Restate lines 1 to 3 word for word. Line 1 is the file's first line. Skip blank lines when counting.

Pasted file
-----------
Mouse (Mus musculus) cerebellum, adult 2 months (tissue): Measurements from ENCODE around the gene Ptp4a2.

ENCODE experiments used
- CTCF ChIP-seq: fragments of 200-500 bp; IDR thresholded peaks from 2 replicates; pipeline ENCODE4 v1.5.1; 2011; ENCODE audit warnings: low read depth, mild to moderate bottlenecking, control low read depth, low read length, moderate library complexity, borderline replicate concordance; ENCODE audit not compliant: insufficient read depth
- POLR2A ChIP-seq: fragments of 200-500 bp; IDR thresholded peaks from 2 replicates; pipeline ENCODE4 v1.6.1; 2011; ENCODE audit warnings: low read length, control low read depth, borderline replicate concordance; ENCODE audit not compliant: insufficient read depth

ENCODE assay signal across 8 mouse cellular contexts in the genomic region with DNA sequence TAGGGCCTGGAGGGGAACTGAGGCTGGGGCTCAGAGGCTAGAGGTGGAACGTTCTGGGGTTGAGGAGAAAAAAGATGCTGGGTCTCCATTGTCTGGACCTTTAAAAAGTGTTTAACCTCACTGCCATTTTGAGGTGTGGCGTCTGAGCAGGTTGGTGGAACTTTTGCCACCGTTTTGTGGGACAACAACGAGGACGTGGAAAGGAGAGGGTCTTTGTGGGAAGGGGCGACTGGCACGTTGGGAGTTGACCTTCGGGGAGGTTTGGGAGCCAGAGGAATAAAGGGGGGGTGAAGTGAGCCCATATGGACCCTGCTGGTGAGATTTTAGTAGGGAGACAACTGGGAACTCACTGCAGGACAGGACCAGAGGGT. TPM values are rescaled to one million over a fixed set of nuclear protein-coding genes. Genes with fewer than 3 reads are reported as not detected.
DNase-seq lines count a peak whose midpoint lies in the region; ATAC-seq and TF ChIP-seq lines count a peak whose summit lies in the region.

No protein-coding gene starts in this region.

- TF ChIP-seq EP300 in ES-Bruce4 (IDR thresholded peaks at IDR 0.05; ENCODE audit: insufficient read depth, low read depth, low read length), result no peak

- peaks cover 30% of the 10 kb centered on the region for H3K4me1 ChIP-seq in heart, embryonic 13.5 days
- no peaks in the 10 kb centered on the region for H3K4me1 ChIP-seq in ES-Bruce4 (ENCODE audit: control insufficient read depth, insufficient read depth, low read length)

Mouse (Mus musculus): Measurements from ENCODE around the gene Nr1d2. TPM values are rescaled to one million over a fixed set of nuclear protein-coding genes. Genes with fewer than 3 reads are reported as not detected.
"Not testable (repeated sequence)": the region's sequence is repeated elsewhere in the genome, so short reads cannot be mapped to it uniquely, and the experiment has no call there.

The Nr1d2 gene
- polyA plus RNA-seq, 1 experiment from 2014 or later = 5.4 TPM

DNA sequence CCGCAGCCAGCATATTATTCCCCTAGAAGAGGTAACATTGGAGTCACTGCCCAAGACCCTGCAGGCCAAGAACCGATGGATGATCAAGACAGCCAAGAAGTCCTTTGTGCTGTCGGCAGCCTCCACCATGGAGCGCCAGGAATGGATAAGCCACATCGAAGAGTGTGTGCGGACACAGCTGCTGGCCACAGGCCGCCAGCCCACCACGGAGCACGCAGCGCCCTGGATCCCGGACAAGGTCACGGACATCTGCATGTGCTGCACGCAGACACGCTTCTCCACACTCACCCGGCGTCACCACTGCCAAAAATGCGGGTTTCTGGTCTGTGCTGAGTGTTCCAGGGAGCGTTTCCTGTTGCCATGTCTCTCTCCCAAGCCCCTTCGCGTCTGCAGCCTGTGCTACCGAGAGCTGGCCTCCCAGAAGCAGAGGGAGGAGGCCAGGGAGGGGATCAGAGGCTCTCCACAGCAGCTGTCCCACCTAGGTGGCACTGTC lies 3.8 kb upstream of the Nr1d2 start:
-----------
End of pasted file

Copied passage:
Mouse (Mus musculus) cerebellum, adult 2 months (tissue): Measurements from ENCODE around the gene Ptp4a2.

ENCODE experiments used
- CTCF ChIP-seq: fragments of 200-500 bp; IDR thresholded peaks from 2 replicates; pipeline ENCODE4 v1.5.1; 2011; ENCODE audit warnings: low read depth, mild to moderate bottlenecking, control low read depth, low read length, moderate library complexity, borderline replicate concordance; ENCODE audit not compliant: insufficient read depth